The problem with the HP Deskjet D4160 not printing using the black print cartridge turned out to be a problem with the cartridge itself (oops!). The Ubuntu driver works just fine - the only problem is that I had to resort to installing the printer software in Windows XP to find out what the problem was - the Ubuntu driver does not support print head cleaning or diagnostics. I may have to hang on to a Windows XP partition just to do printer maintenance.

What software comes with Ubuntu and what's available to install?

Here's a quick rundown on all of the apps that come with a default installation of Ubuntu 8.04 - In the Accessories category - Calculator, Character Map, Dictionary (excellent), Disk Usage Analyzer, Print Manager, a screenshot utility, Terminal (GUI for the command line), a text editor , the Tracker search tool.

The Games category includes 17 games, including a decent chess partner, several solitaire variants, mahjong, a tetris clone, minesweeper and Sudoku.

In the Graphics category - F-Spot Photo Manager (has improved integration with today's currently available digital cameras), the Gimp image editor, Open Office Drawing and the X-Sane image scanner.

In the Internet category - Ekiga Softphone, Evolution Mail, Firefox 3 Beta 5 browser, OpenJDK java, Pidgin internet messenger, Remote Desktop Viewer, Terminal Server Client, and the Transmission bit-torrent client.

In the Office category - Evolution Calendar, Open Office Spreadsheet, Presentation and Word Processor.

In the Sound and Video category - Audio CD Extractor, Brasero CD Burner, Totem Movie Player, Rhythmbox music player, and Sound Recorder. If you install the extra codecs and apps mentioned above, VLC Player, MPlayer and SMPlayer are added to this list. That's a pretty complete list of included software.

In addition, using either Add/Remove Applications (easy) or the Synaptic Package Manager (requires a little time to find what you want), Ubuntu has essentially one-click install of the wide array of Open Source Linux applications that are out there on the web. And if you stick with the Canonical (Ubuntu's parent company) supported apps, you can count on support from the Ubuntu support forums, as well as their new technical support system which guarantees you an answer to your problem.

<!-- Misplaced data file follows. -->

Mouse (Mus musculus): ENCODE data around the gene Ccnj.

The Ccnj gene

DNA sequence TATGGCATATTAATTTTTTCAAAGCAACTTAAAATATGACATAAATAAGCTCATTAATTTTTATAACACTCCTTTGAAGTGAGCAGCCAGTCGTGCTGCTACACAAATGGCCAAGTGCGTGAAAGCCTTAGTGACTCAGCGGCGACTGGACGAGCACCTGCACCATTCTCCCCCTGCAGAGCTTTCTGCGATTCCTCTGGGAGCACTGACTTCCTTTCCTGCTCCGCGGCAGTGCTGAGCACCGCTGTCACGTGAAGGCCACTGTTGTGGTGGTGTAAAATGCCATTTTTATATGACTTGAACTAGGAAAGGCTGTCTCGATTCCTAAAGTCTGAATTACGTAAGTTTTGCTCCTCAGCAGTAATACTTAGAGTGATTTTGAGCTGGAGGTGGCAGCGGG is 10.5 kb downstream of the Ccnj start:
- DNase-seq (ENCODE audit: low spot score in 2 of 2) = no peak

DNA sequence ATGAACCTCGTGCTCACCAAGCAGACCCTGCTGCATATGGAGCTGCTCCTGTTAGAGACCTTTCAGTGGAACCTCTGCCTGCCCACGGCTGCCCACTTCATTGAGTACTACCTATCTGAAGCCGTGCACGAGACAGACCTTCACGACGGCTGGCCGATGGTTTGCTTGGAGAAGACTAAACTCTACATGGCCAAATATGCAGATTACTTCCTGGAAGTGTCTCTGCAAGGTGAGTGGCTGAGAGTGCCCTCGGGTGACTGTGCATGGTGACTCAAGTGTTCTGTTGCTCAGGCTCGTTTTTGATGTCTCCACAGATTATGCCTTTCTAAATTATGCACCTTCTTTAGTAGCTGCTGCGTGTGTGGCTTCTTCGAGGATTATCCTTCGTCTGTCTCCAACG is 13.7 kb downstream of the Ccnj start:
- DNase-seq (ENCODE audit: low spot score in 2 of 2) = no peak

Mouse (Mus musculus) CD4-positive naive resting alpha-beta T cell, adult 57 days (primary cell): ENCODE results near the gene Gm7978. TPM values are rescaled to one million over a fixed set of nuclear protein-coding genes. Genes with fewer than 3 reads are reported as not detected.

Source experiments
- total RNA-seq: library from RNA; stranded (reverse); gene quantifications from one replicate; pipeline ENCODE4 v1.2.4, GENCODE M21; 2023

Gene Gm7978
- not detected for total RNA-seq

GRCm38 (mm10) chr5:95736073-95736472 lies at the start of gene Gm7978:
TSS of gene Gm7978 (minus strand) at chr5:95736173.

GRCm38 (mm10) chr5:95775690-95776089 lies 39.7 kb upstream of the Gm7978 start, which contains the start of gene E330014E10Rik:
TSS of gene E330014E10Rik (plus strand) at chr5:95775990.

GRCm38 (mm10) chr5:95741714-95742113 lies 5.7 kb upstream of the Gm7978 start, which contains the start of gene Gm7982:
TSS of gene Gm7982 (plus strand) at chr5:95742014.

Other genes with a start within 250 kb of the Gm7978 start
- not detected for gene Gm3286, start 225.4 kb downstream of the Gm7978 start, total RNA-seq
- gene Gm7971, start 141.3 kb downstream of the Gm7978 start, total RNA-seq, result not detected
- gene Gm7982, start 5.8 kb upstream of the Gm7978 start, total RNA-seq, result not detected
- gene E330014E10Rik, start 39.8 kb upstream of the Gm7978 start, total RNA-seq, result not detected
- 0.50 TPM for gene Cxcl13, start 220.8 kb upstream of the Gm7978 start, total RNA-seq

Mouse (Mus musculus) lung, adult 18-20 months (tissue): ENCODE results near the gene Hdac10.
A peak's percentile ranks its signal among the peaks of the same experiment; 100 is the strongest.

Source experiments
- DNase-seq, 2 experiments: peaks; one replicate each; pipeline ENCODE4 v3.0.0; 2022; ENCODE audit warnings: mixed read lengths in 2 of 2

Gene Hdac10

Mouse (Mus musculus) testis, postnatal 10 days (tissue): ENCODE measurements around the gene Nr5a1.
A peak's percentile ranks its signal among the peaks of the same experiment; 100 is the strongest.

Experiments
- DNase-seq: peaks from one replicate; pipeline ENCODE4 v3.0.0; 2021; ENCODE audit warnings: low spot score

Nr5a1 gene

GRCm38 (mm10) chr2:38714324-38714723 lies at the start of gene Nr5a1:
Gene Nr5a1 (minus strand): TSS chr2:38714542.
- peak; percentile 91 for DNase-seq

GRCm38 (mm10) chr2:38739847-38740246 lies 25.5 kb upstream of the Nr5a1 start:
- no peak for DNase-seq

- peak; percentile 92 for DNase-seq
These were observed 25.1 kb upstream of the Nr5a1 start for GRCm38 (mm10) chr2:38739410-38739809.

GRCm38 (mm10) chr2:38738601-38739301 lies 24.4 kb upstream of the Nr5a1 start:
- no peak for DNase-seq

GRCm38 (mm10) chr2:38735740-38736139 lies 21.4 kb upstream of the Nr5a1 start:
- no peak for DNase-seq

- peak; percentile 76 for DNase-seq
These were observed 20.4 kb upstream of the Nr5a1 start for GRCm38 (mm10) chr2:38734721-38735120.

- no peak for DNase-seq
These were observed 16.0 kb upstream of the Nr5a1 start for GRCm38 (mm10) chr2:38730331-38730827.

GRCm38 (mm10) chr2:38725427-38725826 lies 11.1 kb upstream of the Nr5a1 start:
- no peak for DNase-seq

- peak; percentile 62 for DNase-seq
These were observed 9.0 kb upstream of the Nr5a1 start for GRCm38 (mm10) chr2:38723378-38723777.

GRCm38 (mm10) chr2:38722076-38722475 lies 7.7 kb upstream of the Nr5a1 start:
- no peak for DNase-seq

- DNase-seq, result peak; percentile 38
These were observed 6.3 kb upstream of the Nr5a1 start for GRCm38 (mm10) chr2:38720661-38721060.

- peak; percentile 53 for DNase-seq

Summing Up

So you're an average computer user, somewhat conversant with installing and configuring programs for Windows or Mac - should you get Ubuntu? To me, this is the bottom line for an operating system. And my answer is - yes, if you have a real desire to move away from Microsoft or Apple. Installing and configuring Ubuntu will take some time and effort, and more than a little knowledge of computers, but I think the time has finally arrived when it's worth the effort based on the results achieved. I can only compare it to Windows XP, and it's faster, more efficient, gives you more control over your system and just as well-behaved.

If you're thinking about trying Ubuntu, or you already have, please feel free to leave a comment or question - I would be interested in your experience and feedback. Also, stay tuned, as I will be downloading and installing the released Ubuntu 8.04 to a dedicated partition today, and I will be keeping you posted on my experience. I plan to switch over to Ubuntu for most of my daily needs, but will keep Windows XP around for evaluating Windows software for review - there's still a great need for good reviews of good free software, no matter what the operating system.

What now?
Subscribe to my feed, or use the bookmark button below, so you won't miss the rest of the story on Ubuntu.

Ubuntu 8.04 was officially released today and is available for download here.

Wednesday, April 23, 2008

First Looks - Ubuntu 8.04 Beta Review (part 2)

Ubuntu 8.04 Control CenterUbuntu 8.04 Control Center

Read Part 1 of this review

Printer problem (sort of) solved, viewing DVDs (or not) and burning CDs